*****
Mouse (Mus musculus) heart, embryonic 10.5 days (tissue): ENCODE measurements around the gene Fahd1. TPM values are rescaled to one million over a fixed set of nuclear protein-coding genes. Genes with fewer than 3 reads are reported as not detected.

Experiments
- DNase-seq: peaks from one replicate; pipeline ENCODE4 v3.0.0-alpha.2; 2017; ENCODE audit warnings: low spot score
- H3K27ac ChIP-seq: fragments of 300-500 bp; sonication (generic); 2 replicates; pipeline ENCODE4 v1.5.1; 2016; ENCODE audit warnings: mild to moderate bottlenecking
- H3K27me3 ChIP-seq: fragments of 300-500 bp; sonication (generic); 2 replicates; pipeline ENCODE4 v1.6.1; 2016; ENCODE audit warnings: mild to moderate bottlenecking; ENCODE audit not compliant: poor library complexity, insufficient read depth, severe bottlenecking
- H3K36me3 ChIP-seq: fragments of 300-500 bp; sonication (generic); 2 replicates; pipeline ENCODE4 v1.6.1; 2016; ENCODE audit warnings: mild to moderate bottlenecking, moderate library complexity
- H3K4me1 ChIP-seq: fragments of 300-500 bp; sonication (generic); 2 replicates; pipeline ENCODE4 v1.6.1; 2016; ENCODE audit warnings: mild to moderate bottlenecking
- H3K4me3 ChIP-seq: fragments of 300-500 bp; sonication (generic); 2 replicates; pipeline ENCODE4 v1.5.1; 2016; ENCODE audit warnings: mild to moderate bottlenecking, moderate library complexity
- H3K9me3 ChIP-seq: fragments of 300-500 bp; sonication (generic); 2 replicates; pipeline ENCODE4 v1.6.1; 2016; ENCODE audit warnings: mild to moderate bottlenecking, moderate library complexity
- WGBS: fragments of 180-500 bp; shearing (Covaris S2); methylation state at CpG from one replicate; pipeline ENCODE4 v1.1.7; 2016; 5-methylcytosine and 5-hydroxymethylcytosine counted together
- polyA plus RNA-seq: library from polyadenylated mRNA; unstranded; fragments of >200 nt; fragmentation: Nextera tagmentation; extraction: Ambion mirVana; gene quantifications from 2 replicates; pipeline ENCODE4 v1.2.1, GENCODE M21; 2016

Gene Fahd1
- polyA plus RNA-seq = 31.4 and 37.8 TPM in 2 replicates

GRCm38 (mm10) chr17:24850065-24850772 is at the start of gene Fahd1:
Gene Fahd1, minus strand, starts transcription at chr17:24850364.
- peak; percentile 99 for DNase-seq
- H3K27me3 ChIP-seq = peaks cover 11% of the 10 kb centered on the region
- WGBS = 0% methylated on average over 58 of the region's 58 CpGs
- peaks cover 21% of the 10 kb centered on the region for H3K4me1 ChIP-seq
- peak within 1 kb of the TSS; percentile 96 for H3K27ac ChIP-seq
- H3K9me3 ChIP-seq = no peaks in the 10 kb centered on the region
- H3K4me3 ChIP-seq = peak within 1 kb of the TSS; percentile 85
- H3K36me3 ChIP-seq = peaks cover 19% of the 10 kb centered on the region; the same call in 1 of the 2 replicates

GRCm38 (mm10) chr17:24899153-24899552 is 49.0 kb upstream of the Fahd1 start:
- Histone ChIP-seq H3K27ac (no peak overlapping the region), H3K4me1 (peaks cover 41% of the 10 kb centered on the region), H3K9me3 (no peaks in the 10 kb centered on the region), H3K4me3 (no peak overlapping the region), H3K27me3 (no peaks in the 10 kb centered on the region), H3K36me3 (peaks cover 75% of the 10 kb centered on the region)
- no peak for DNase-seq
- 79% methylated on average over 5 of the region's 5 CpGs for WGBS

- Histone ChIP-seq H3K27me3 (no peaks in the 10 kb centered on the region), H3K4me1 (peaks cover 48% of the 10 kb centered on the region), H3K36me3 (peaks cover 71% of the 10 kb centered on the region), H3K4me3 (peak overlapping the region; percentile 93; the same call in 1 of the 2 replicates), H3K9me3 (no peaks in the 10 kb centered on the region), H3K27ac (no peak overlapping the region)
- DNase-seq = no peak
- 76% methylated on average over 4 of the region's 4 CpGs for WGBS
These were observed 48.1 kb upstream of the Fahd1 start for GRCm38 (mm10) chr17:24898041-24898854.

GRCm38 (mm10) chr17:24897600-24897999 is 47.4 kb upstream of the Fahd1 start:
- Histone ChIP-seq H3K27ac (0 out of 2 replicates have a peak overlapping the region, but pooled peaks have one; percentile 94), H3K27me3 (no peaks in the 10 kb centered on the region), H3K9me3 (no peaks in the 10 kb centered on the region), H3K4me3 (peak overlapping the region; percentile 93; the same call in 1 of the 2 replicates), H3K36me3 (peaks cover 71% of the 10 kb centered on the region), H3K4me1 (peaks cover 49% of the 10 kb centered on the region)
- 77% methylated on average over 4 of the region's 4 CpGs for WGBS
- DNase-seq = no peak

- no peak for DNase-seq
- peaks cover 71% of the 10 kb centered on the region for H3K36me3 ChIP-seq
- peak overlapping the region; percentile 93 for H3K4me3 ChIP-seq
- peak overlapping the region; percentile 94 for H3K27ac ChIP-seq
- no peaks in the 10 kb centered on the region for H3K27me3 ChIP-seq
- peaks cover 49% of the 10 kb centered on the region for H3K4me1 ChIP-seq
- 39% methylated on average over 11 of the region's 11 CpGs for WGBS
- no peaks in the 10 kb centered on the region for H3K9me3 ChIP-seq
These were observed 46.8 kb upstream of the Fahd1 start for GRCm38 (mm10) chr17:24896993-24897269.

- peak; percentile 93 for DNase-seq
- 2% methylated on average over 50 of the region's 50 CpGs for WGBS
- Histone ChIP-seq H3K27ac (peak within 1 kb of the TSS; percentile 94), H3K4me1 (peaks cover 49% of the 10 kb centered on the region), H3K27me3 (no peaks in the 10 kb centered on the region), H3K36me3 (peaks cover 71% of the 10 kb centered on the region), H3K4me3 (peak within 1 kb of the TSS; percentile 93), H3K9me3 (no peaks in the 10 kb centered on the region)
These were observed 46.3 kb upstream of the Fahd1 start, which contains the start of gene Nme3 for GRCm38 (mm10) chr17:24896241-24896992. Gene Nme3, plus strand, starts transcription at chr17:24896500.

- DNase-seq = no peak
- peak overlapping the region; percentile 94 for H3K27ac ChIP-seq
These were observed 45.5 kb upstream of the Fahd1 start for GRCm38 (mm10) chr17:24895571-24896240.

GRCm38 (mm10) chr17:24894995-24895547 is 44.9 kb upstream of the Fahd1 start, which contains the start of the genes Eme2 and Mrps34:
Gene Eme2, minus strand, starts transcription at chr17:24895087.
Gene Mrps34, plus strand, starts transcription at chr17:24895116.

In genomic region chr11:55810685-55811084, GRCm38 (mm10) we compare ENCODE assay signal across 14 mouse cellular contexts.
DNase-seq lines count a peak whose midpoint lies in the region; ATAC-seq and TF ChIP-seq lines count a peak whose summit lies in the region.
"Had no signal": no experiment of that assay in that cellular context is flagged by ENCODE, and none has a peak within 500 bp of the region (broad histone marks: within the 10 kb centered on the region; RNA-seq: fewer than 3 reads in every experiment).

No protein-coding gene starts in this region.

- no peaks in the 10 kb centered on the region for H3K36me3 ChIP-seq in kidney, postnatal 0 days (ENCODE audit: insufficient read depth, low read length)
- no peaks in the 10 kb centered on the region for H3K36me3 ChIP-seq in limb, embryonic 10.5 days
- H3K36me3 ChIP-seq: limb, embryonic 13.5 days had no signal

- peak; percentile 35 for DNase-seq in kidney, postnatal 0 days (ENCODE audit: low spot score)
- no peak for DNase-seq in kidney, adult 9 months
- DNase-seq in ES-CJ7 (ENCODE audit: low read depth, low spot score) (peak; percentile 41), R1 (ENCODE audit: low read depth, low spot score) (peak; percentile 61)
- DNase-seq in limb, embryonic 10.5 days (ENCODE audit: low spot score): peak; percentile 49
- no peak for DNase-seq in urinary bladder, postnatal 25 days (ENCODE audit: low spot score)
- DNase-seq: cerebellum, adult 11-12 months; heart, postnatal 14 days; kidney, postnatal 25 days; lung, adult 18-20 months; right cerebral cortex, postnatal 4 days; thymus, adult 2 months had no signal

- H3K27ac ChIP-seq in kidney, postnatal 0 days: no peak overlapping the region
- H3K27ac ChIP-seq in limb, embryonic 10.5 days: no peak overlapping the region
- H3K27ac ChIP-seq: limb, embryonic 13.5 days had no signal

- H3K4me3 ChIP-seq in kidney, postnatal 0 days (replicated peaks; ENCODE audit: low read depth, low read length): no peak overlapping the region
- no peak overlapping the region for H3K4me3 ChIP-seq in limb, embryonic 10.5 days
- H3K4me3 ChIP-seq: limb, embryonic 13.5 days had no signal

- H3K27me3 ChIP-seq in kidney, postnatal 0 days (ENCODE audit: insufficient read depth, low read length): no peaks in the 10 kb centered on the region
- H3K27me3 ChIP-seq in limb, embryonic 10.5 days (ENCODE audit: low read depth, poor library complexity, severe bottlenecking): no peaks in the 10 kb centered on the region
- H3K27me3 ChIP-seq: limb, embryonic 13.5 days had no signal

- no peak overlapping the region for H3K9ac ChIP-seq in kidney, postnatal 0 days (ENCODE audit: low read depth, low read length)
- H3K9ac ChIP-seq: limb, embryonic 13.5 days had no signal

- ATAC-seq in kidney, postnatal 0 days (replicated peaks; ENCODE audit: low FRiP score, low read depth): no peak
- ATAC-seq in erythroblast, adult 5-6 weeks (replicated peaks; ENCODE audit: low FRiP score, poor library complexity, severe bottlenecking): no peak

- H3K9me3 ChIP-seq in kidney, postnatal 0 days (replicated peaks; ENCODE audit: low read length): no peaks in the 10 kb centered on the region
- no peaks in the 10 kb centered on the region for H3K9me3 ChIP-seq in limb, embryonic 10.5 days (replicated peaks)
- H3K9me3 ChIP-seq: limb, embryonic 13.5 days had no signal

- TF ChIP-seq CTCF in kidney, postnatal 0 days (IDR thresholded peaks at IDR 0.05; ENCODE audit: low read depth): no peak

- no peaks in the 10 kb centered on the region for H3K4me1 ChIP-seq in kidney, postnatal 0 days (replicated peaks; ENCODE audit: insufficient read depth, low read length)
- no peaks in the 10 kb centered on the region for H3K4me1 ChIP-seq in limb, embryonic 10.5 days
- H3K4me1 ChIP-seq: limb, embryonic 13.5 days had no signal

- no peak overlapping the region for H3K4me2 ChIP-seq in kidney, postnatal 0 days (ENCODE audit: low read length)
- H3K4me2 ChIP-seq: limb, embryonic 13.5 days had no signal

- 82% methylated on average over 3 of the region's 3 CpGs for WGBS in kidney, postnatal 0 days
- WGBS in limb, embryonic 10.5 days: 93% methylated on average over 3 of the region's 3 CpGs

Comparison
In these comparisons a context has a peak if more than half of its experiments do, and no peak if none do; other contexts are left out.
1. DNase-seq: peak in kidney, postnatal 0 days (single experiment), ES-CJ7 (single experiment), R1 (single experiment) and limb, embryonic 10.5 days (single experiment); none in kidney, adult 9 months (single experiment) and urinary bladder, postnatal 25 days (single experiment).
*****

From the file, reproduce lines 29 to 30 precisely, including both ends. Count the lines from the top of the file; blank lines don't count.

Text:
- DNase-seq = no peak
- 76% methylated on average over 4 of the region's 4 CpGs for WGBS